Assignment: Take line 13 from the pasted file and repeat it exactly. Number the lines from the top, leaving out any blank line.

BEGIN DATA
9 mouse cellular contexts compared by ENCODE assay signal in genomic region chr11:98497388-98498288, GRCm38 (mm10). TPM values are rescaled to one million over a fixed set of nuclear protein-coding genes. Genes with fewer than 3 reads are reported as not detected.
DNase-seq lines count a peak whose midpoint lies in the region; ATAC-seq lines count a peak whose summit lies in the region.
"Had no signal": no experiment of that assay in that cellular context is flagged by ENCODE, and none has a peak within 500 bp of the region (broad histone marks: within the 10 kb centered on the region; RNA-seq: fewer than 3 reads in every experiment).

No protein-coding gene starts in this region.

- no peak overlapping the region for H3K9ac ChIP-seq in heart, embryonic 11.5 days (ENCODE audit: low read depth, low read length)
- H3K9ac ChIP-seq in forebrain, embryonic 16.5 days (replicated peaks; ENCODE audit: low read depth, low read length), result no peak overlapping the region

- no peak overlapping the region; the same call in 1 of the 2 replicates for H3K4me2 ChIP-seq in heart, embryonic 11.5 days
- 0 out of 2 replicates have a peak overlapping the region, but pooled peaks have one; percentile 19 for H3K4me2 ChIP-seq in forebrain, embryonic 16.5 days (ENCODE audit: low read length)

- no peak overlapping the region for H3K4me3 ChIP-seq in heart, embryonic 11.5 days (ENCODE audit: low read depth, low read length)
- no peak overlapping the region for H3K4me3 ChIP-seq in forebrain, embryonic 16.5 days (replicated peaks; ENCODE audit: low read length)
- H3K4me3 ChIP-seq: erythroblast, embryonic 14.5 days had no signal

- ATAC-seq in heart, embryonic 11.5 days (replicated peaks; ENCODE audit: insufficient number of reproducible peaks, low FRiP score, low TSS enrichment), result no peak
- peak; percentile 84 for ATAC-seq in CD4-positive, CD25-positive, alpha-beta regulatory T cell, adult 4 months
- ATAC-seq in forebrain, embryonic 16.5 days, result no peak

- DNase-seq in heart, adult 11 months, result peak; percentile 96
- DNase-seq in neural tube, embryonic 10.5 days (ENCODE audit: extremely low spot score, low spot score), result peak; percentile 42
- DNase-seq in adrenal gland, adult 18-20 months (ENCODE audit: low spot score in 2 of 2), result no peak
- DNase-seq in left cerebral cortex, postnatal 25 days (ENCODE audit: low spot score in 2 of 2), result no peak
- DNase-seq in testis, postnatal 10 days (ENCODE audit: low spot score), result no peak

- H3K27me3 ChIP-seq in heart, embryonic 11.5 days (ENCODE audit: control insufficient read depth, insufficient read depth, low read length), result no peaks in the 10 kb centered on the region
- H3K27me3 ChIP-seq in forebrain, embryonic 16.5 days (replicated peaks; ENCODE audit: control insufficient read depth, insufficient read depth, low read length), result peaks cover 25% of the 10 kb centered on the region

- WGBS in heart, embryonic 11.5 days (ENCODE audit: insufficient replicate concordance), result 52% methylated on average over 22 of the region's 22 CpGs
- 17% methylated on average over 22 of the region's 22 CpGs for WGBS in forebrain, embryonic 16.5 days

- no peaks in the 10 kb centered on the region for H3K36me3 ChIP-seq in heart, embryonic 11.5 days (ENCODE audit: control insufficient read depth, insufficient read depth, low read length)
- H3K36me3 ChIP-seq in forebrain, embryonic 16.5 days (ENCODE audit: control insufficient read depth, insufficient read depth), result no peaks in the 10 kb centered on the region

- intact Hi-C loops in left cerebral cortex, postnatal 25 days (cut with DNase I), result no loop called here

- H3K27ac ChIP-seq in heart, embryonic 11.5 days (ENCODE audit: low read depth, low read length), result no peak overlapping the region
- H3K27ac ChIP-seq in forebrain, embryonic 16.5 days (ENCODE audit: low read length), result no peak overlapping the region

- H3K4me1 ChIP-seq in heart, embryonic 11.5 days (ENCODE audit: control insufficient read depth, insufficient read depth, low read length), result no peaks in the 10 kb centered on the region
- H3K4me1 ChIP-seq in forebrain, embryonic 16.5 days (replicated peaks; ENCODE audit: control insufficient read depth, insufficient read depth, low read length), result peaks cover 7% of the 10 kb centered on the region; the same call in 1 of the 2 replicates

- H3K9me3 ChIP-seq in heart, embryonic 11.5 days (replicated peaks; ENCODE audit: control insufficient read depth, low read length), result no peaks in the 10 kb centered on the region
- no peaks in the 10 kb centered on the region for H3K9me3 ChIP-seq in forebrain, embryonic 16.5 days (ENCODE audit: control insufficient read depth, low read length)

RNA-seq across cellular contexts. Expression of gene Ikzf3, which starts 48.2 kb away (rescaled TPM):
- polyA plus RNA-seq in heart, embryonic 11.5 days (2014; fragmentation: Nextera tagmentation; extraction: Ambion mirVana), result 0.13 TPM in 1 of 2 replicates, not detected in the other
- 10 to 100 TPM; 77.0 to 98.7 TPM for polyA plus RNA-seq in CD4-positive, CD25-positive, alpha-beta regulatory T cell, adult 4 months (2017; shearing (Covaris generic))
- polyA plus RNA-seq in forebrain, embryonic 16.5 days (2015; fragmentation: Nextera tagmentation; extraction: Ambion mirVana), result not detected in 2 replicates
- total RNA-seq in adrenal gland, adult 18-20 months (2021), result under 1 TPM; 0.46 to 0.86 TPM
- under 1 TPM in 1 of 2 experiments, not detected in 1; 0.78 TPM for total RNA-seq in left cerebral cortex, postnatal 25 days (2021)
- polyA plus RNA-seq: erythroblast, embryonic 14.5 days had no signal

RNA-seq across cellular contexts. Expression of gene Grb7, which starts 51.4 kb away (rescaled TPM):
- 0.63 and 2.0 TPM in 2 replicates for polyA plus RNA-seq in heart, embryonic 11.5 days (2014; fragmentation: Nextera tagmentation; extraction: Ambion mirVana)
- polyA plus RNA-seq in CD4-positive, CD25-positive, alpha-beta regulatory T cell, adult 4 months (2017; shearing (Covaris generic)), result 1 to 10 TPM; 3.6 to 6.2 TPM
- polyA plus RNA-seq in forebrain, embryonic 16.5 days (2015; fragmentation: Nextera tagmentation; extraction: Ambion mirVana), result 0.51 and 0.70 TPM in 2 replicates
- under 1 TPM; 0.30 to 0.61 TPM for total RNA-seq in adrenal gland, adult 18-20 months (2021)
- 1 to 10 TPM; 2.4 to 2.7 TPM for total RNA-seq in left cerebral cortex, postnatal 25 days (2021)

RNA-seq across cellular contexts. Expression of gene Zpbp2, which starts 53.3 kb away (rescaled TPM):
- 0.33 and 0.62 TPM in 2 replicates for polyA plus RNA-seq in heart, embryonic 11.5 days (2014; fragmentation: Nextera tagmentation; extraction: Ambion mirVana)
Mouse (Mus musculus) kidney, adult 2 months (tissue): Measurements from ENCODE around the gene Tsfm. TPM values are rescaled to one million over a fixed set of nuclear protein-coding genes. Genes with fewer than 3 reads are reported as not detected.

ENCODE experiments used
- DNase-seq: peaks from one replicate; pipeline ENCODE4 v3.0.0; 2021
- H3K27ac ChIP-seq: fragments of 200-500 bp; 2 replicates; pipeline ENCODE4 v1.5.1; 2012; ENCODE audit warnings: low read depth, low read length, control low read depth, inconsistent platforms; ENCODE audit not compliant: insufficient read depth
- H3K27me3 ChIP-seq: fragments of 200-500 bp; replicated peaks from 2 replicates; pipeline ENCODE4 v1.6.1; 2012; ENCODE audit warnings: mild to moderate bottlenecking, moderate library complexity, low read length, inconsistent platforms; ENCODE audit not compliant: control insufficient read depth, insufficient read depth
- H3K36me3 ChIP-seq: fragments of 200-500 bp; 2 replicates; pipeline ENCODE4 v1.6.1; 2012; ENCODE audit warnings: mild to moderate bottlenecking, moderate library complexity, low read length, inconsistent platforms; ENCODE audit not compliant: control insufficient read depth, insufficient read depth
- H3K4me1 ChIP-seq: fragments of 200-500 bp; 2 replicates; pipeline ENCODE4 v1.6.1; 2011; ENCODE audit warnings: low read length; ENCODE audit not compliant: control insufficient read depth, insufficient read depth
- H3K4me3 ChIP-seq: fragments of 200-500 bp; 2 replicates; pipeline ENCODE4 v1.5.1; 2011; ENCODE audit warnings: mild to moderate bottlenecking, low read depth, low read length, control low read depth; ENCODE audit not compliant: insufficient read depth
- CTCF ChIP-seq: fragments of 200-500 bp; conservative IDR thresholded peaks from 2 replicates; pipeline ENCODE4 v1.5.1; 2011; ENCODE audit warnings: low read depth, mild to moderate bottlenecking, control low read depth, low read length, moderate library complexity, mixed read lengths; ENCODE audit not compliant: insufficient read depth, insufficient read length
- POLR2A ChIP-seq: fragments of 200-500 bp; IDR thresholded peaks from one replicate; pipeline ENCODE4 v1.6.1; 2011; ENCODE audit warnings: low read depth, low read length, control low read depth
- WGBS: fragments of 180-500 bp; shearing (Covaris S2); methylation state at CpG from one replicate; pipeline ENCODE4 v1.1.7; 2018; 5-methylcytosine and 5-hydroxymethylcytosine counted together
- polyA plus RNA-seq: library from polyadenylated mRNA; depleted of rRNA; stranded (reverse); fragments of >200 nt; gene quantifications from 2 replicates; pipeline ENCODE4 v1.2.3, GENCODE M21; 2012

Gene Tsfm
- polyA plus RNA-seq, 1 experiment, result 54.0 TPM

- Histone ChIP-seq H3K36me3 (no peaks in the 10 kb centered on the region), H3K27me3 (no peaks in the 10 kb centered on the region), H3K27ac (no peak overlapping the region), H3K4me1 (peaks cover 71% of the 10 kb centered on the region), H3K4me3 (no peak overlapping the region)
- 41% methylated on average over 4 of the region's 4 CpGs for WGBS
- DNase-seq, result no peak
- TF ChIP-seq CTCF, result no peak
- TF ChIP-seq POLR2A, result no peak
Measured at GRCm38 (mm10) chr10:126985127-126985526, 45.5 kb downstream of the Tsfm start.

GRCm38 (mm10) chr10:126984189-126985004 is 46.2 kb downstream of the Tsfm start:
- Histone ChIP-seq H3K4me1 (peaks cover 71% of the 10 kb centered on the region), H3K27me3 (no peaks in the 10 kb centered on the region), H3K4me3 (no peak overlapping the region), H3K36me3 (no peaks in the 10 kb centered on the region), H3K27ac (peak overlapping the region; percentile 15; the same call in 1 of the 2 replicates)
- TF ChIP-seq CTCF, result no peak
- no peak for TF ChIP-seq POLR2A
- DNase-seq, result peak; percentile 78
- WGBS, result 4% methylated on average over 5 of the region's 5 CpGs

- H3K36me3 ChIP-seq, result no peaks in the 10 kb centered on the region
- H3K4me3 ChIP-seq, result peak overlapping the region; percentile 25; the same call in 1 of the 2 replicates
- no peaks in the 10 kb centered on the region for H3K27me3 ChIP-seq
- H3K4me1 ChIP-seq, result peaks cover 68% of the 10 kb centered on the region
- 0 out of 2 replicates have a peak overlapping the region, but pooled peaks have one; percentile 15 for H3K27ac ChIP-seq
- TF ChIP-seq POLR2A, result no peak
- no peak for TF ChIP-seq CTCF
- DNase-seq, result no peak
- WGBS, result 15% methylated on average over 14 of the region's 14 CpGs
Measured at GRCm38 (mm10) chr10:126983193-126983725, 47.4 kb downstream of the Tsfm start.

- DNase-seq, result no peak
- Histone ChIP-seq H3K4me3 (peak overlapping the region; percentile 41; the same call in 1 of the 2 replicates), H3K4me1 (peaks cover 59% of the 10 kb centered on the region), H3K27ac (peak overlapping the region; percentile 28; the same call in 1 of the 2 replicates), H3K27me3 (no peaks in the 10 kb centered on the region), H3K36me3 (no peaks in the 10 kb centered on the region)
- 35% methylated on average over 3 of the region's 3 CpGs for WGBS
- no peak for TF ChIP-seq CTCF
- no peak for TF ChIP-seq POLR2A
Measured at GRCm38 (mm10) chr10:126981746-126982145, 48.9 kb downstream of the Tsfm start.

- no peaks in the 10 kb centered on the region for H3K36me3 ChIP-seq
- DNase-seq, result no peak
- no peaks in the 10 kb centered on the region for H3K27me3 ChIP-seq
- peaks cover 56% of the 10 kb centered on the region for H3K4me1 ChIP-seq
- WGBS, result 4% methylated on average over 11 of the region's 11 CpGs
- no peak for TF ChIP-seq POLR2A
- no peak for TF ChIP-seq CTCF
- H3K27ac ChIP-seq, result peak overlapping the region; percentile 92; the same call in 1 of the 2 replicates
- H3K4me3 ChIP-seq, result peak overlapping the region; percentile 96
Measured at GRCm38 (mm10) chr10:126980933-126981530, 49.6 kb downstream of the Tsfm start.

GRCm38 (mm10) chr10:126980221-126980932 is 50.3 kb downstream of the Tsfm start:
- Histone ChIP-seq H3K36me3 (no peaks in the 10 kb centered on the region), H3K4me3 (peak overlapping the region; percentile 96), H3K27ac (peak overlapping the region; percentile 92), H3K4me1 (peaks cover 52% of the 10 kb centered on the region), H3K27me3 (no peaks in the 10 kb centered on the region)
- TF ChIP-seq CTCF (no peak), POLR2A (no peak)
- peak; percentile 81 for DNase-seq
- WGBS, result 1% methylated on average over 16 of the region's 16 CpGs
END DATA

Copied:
- peak; percentile 84 for ATAC-seq in CD4-positive, CD25-positive, alpha-beta regulatory T cell, adult 4 months